Sacked 'loud' Exeter University lecturer awarded £100k

Sacked 'loud' Exeter University lecturer awarded £100k
University of Exeter sign
Image caption,
The university said Dr Annette Plaut was perceived to shout at students and colleagues

A university academic who said she was sacked because of her loud voice has been awarded £100,000 after winning her claim for unfair dismissal.

Dr Annette Plaut, 60, alleged a combination of her being female and loud led to her dismissal from The University of Exeter's physics department where she had worked for 30 years.

The university said Dr Plaut was dismissed over how she dealt with PhD students and that it would appeal the ruling.

'Argumentative style'

The tribunal, held in Exeter, was told Dr Plaut was a so-called "Marmite" character, who some found "overbearing" and did not like her boisterous style.

The university claimed she was dismissed over the way she dealt with two PhD students, and that Dr Plaut was perceived to shout at students and colleagues.

Dr Plautt said she had a "naturally loud voice" that came from her middle European Jewish background.

The tribunal panel said her parents left Germany before World War Two and she felt "very strongly that her inherent characteristics include a stereotypical loudness and demonstrative and argumentative style of interpersonal discourse".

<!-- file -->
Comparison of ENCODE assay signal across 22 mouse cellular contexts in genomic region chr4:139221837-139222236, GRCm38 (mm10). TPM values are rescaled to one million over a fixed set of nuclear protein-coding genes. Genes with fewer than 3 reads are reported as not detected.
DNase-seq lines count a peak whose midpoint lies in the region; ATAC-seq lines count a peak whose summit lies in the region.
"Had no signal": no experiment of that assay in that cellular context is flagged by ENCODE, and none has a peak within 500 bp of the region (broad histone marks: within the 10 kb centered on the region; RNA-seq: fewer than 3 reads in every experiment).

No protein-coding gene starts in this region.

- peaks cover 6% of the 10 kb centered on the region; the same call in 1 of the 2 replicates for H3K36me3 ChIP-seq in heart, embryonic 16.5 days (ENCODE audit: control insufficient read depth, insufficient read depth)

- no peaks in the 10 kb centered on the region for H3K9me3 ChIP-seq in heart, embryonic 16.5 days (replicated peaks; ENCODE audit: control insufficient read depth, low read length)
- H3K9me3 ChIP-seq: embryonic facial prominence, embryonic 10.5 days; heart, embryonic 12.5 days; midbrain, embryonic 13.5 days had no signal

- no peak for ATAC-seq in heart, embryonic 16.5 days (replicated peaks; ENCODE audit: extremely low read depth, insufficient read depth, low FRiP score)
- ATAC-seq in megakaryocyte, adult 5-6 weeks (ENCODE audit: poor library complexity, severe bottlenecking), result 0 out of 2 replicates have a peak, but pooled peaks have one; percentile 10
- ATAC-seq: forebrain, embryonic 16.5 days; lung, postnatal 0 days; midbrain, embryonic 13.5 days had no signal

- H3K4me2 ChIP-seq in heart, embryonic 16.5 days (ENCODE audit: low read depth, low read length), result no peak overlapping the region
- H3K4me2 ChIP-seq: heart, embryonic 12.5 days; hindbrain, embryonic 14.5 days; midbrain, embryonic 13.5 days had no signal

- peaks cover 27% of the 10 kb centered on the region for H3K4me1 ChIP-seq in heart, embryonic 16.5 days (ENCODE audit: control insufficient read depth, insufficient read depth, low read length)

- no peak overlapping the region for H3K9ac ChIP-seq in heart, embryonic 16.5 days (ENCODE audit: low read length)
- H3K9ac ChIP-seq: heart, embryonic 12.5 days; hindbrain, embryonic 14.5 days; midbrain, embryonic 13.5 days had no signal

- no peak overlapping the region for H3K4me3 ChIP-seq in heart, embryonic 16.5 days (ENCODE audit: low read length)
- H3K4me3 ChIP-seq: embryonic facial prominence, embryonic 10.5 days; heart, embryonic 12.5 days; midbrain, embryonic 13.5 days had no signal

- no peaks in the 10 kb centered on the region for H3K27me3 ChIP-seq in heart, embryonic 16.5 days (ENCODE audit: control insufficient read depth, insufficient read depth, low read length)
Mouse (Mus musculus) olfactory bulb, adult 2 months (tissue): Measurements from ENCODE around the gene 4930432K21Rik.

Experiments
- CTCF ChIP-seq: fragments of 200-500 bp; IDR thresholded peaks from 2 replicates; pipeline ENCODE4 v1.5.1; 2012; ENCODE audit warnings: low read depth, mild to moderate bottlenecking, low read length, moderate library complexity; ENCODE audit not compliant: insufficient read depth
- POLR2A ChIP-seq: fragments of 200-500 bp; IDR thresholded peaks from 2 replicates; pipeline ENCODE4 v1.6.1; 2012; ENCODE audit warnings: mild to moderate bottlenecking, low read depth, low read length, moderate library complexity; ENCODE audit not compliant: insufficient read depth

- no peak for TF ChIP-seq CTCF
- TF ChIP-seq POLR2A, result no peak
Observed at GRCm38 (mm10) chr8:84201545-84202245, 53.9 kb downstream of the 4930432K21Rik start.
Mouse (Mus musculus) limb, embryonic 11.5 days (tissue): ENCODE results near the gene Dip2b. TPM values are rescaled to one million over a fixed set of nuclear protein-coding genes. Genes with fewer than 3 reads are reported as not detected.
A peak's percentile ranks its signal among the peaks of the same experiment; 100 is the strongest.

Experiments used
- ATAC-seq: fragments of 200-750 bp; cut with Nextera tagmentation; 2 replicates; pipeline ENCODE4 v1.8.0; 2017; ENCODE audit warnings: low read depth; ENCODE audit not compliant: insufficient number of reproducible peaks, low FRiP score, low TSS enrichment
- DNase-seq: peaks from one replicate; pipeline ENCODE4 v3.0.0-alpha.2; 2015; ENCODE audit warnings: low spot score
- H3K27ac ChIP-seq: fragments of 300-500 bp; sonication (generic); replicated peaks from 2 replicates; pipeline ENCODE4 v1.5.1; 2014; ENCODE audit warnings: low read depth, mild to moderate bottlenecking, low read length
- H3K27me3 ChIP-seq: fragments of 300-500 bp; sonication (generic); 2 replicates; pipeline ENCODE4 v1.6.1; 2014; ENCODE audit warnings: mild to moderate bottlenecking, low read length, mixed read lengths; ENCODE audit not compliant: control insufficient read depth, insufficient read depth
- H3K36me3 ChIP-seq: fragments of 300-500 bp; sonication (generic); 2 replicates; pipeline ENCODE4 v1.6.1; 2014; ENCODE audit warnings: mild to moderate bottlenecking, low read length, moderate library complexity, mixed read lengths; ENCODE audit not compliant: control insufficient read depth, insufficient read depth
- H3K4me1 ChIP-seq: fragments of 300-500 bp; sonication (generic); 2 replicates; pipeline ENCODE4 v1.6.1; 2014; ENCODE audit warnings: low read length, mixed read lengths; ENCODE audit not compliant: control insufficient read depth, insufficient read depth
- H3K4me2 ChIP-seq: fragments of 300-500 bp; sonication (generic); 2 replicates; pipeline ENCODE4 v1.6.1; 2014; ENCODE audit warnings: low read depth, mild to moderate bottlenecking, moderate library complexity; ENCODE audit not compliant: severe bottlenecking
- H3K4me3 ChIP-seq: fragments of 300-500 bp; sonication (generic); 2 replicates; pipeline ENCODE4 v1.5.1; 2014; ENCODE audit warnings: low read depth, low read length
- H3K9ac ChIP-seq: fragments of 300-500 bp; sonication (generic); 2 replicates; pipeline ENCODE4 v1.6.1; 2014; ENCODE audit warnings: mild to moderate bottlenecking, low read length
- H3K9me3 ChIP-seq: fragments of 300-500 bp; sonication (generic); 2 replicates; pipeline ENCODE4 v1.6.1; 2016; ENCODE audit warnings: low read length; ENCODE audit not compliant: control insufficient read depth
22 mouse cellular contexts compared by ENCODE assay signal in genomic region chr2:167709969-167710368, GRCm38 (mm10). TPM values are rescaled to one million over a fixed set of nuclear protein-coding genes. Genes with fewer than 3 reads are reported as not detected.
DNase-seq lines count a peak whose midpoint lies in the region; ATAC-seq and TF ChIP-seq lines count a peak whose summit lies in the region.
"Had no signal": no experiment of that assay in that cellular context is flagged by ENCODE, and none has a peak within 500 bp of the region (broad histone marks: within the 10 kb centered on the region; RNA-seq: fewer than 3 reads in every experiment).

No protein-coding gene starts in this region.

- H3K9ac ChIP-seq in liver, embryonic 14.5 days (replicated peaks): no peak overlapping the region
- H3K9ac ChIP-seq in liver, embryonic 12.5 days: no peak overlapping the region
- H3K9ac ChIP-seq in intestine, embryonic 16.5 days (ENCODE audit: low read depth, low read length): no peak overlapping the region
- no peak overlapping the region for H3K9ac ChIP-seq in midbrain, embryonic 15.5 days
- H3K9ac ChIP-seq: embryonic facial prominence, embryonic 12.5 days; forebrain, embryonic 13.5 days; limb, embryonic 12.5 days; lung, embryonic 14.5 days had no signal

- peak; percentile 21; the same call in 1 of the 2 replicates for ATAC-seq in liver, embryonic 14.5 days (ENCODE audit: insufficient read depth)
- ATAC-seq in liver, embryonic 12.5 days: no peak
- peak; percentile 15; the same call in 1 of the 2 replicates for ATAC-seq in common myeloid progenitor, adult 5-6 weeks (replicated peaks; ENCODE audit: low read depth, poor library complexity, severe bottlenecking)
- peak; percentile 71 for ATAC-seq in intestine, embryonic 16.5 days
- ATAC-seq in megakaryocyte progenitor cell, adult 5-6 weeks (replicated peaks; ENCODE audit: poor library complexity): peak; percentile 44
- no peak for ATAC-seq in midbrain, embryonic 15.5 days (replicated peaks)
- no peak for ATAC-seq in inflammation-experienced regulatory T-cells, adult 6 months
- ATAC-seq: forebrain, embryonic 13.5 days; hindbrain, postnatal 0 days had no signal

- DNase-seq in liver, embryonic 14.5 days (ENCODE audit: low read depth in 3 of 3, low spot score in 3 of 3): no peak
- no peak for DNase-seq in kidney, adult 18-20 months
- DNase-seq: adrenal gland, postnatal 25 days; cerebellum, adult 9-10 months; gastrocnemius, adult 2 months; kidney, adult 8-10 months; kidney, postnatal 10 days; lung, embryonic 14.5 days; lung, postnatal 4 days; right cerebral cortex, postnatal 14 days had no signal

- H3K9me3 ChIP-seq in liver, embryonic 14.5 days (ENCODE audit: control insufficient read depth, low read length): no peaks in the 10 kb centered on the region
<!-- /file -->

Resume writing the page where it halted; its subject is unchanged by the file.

"Over the years some colleagues and some students have found this somewhat overbearing, despite Dr Plaut telling students and colleagues that she means nothing by it," it said.

The tribunal ruled she was unfairly dismissed and claims of victimisation and harassment in respect of her suspension in April 2019 succeeded.

It dismissed claims of race and sex discrimination apart from one harassment claim.

Dr Plaut told a remedy hearing that she wanted to be reinstated after being consistently treated unfairly by the university over decades and targeted for dismissal.

The university said the dismissal had nothing to do with her being female or Jewish.

It said: "We continue to believe there are serious inaccuracies in these judgements and we are appealing the decision of the employment appeals tribunal."


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